Manhattan Congregational Church - New York City (1930 Press Photo)
  Second Building (1930)
Click on images to enlarge
Manhattan Congregational Church

2162 Broadway at 76th Street
New York, N.Y. 10024


Organ Specifications:
Second building (1930-c.1934)
• III/44 William W. Laws (1930)
First building (1901-1929)
III/31 Lyon & Healy, Op. 86 (1901)






The Manhattan Congregational Church was established in June 1896 after a group of persons placed an advertisement in the newspapers asking all who might wish to form a Congregational society on the West Side to meet at Leslie Hall, located at 83rd Street and Broadway. A total of 40 persons attended, and the society was organized on October 23, 1896. A provisional committee extended a call to the Rev. Henry A. Stimson, D.D., who had recently resigned as pastor of the Broadway Tabernacle.

Manhattan Congregational Church - New York City (Architect's Drawing)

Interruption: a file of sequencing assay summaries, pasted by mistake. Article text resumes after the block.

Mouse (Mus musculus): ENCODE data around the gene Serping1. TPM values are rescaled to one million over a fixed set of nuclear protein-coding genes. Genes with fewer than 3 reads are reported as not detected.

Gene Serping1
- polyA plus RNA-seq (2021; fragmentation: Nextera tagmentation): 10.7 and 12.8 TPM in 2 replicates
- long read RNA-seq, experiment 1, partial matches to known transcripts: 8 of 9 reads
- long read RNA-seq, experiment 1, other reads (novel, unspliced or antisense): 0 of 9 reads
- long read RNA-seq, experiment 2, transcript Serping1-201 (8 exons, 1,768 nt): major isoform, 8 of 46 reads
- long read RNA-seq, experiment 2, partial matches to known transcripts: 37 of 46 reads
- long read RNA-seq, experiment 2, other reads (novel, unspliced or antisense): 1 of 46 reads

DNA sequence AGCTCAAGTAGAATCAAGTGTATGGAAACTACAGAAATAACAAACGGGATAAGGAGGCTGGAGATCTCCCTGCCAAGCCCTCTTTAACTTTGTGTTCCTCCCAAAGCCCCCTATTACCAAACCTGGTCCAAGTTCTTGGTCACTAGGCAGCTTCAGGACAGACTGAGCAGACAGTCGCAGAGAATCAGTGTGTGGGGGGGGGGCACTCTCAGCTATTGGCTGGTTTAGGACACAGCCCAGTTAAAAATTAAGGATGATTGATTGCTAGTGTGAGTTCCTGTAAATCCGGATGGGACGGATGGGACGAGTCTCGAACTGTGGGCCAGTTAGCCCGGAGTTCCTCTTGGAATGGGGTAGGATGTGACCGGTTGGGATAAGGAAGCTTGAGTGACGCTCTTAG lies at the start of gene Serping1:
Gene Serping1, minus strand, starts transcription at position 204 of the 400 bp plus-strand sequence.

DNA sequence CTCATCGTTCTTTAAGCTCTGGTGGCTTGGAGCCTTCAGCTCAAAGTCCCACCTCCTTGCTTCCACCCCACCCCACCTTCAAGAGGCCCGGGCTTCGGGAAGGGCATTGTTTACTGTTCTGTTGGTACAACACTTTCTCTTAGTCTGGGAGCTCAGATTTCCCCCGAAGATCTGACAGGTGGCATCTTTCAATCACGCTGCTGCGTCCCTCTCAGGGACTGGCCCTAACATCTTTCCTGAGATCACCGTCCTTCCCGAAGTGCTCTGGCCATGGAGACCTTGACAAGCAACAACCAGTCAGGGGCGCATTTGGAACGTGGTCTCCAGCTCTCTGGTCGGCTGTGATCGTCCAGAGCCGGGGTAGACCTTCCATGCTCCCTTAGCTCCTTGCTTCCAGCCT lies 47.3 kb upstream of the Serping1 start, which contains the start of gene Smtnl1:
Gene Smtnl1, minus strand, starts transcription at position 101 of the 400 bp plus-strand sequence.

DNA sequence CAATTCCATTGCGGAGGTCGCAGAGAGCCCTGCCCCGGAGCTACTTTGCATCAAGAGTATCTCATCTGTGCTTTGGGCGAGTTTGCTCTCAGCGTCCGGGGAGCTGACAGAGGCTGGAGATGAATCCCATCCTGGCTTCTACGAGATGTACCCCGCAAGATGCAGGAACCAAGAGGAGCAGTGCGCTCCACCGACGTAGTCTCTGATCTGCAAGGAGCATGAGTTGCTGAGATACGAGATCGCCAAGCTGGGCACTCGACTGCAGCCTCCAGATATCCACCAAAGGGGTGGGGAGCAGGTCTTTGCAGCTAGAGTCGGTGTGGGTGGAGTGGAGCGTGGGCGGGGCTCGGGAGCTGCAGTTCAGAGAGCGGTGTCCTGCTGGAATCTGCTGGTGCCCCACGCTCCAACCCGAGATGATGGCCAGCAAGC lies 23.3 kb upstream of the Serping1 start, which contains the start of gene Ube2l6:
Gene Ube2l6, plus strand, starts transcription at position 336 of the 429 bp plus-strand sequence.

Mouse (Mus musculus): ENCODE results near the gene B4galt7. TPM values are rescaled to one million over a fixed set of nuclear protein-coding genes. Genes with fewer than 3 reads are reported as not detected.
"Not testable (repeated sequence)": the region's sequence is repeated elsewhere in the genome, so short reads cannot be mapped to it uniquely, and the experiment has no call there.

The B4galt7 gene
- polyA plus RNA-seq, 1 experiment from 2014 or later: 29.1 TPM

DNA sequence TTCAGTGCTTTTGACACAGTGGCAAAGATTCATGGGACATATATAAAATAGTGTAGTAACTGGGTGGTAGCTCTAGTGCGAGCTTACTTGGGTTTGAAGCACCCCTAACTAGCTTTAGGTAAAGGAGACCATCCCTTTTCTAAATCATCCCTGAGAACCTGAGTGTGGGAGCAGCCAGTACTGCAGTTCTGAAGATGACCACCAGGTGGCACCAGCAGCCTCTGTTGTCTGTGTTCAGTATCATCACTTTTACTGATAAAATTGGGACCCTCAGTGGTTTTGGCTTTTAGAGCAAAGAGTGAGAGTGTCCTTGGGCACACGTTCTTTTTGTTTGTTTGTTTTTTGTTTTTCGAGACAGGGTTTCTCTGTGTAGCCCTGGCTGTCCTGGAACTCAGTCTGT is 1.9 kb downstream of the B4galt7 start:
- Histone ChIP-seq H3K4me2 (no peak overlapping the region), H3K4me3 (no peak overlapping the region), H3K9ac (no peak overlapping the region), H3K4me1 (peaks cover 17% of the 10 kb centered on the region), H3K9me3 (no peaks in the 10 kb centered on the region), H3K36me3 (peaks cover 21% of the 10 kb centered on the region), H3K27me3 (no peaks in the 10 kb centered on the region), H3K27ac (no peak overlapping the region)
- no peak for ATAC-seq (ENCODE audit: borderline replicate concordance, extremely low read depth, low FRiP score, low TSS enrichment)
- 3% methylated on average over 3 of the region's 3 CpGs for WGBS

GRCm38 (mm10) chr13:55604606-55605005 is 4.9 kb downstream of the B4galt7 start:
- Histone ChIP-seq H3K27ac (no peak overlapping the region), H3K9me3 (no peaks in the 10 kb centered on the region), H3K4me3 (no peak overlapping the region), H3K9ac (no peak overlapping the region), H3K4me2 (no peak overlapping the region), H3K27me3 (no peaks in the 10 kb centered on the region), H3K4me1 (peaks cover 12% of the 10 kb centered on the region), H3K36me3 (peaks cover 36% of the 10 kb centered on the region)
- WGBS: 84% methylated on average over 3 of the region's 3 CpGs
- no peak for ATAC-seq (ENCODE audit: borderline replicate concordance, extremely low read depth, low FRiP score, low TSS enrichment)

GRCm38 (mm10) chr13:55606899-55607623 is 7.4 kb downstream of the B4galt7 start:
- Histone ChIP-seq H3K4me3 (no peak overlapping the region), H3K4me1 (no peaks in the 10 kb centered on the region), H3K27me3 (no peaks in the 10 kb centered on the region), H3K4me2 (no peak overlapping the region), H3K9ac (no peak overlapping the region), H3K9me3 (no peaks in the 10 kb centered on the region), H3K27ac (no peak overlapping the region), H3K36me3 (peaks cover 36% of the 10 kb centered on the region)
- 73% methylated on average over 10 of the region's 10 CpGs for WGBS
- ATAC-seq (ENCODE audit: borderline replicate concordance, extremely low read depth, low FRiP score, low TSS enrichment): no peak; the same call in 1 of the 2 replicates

As the new society flourished, plans were made for a permanent church building. In January 1900, the church purchased property on Broadway, near the corner of 76th Street, that was 80 feet wide and 134 deep, with an L extending through to 76th Street. The New York firm of Stoughton & Stoughton was hired to prepare plans for a new church. Designed in the Louis XIII style, the red brick structure had deeply recessed windows and was richly ornamented in stone and terra cotta. Towering above the roof line was a bronze fleche. The Broadway facade included the main entrance to the church house, a two-story-and-attic building with various rooms for the parlors, Sunday school, library and offices on the ground floor; over these rooms was a large hall seating 400 people that was to be used for the Sunday school on Sunday and for lectures and concerts during the week. To the rear of the church house was the main auditorium with a seating capacity of 800 and an additional entrance opening onto 76th Street. The completed structure opened in 1901.